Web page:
8. kwanyinhealing says:

    Like the glory days of the 1890s, Neil? Come on–history already shows us what's wrong with the magic market theory.

  9. […] the illusion being offered by our heroes is one that corruption, cheating and impulsiveness are not only expected, but acceptable and even deemed as necessary from big banks, the government […]

  10. Linda V. Lewis says:

    Good for the Senator and good for you, Waylon, spreading the news and the question! The US Senate actually has some credibility, unlike the Canadian one! As a Canadian I feel we should abolish the corrupt and expensive Canadian Senate.
    As an American, I'd like to see an article about the recent protest in Washington vs the "holy" XL Pipeline!
    Clue–it has a hole in it! I pray Obama is green on this!

  11. kmacku says:

    I've taken to not replying to posts I disagree with. However, you've said everything I wanted to in response to Mark's comment (and more intelligently, I might add), so thank you. I absolutely agree with everything you said.

  12. Mark Ledbetter says:

    Thanks for the reply, Kwanyin. Actually, I don't see this as conservative vs. liberal. I see both cons and libs in alliance on this pretty much for the last half century.

    And yes govt and economics have always been linked but there has been a huge difference in the degree of linkage. The percent of the economy made up by govt spending is a rough gage of the linkage and that's varied between, off the top of my head, 1 and 30 percent? More specifically, in the 19th c. you had occassional govt-business linkage of banks and canal-building. After the Civil War, stronger linkage with banks and much stronger with railroads. 20th century, much stronger again with banks and with all forms of transportation. Post WWII we've had growing linkage throughout the economy (wars always increase linkage, just as they often grow out of linkage).

    Then you provide a much more complete list than I do of causes:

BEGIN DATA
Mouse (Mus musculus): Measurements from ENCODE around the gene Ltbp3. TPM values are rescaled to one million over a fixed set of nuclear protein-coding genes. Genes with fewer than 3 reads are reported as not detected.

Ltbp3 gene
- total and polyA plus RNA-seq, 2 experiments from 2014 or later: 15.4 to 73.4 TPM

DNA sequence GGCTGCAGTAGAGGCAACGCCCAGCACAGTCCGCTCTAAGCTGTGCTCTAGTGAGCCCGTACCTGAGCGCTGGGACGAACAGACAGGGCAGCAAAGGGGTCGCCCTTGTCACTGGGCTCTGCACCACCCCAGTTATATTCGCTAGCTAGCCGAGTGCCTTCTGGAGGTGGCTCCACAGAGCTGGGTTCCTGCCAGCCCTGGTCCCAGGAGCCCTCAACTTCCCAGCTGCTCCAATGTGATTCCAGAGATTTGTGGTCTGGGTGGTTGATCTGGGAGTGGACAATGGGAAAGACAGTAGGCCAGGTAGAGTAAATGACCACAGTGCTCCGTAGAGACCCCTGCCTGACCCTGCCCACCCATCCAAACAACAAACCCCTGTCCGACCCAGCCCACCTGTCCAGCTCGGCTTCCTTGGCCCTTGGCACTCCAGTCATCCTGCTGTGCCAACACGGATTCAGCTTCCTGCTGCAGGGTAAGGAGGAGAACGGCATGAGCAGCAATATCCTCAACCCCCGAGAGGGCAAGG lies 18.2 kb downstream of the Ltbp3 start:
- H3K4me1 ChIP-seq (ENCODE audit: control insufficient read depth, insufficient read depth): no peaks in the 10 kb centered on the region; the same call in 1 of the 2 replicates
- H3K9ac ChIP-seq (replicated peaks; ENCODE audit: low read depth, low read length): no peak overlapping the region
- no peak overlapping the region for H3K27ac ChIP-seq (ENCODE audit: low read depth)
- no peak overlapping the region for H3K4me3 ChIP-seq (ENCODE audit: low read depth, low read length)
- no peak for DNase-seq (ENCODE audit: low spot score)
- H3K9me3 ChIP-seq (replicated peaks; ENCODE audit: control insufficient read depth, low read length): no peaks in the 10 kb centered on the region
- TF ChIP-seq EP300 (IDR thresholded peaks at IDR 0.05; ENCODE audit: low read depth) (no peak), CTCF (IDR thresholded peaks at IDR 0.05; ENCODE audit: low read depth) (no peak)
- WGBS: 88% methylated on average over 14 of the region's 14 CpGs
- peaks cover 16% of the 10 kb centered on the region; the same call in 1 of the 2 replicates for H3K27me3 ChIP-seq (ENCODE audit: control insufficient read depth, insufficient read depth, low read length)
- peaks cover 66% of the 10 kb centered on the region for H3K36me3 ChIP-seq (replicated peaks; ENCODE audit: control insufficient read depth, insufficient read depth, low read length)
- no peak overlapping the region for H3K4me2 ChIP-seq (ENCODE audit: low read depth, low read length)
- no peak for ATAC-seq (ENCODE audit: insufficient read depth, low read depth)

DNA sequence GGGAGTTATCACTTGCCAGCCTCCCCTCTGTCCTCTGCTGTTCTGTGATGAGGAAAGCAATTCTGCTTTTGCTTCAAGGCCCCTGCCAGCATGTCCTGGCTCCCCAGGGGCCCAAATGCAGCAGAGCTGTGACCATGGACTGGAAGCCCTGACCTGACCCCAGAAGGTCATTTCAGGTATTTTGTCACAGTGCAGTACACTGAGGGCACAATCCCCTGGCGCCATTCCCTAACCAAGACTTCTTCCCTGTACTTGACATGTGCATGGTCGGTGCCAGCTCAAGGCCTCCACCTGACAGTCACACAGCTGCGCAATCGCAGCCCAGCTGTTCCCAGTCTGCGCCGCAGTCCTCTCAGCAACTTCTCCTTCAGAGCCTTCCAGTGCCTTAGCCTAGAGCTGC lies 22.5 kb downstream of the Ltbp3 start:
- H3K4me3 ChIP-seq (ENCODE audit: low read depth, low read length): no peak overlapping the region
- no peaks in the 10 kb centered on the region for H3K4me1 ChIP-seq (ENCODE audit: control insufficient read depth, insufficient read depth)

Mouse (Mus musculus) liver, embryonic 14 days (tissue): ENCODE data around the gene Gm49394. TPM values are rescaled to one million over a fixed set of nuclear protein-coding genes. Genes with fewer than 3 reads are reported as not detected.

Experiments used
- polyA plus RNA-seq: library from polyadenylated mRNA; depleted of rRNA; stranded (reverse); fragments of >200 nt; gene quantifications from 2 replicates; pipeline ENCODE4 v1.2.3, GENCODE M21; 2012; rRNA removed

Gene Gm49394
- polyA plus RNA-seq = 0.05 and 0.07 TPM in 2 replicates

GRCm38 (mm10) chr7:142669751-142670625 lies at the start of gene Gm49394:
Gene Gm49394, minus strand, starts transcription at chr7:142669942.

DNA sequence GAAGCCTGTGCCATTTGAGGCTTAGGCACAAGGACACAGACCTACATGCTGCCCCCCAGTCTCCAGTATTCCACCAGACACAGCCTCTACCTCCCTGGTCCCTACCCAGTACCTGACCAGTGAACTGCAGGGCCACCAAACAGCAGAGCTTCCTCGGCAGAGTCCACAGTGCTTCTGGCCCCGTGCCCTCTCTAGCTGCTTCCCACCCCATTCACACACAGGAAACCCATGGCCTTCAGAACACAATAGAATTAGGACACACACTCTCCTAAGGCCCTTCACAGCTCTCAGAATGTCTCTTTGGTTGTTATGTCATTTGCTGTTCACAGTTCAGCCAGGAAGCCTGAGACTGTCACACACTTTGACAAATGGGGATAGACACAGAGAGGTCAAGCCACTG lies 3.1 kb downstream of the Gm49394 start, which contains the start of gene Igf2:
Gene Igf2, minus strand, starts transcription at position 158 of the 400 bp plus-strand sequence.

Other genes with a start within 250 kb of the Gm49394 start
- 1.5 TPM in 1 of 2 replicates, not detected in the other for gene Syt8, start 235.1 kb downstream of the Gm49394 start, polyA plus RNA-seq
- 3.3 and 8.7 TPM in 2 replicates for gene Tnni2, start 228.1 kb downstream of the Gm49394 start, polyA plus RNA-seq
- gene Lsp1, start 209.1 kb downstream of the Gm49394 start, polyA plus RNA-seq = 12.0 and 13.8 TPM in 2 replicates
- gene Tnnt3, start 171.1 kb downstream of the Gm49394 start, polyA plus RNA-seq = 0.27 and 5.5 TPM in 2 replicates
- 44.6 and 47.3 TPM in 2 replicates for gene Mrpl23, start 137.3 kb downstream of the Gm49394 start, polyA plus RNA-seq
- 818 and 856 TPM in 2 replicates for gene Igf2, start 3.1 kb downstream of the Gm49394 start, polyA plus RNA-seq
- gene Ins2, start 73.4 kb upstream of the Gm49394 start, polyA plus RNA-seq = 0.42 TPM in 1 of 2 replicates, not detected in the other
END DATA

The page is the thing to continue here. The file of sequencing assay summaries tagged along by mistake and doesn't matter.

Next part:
"bundling mortgage derivatives, which hid the value of the investment,"
    (I agree, though I don't see where significant derivatives would have come from without printed money and manipulated interest rates, something that can't happen in a market economy)

    "From there, other factors contributed–shaky loans, cheap money from buying ourselves out of two recessions during the Bush administration with monetary policy"
    (Absolutely! But hey, I thought you were arguing for rather than against Keynesian solutions?)

    "making sorting out the mess later impossible"
    (You speak the truth, bro.)

    "sensible/enforced regulation would have prevented that."
    (A couple of problems there. First, politicians don't normally do 'sensible,' or even know what it is. They do what will win votes or garner contributions. Second, 'sensible' is often only knowable after the fact. Third, without the printed money and artificial interest rates that come from govt manipulation, well, not such a big problem in the first place.)

    "while simultaneously increasing structural deficits with tax cuts and wars,"
    (You see? There's so much we agree about! Ever since Pres. Truman inaugurated presidential wars, we've had no end of them. And we've had no Pres (except Eisenhower to some degree) who has opposed the war machine and American empire. War and the war machine is one of the three big causes of structural deficits (the other two are soc sec and medical care). Both parties and all presidents have been in on it.

    And you say I'm naive about newly printed money and happy Wall Street millionaires, but then you explain that by saying the problem is making money so cheap. It sounds like we're roughly in agreement on that.

    G' day!

  13. Mark Ledbetter says:

    Kwan and Kmack. Thaks for reading. I've posted a response from my perspective down below.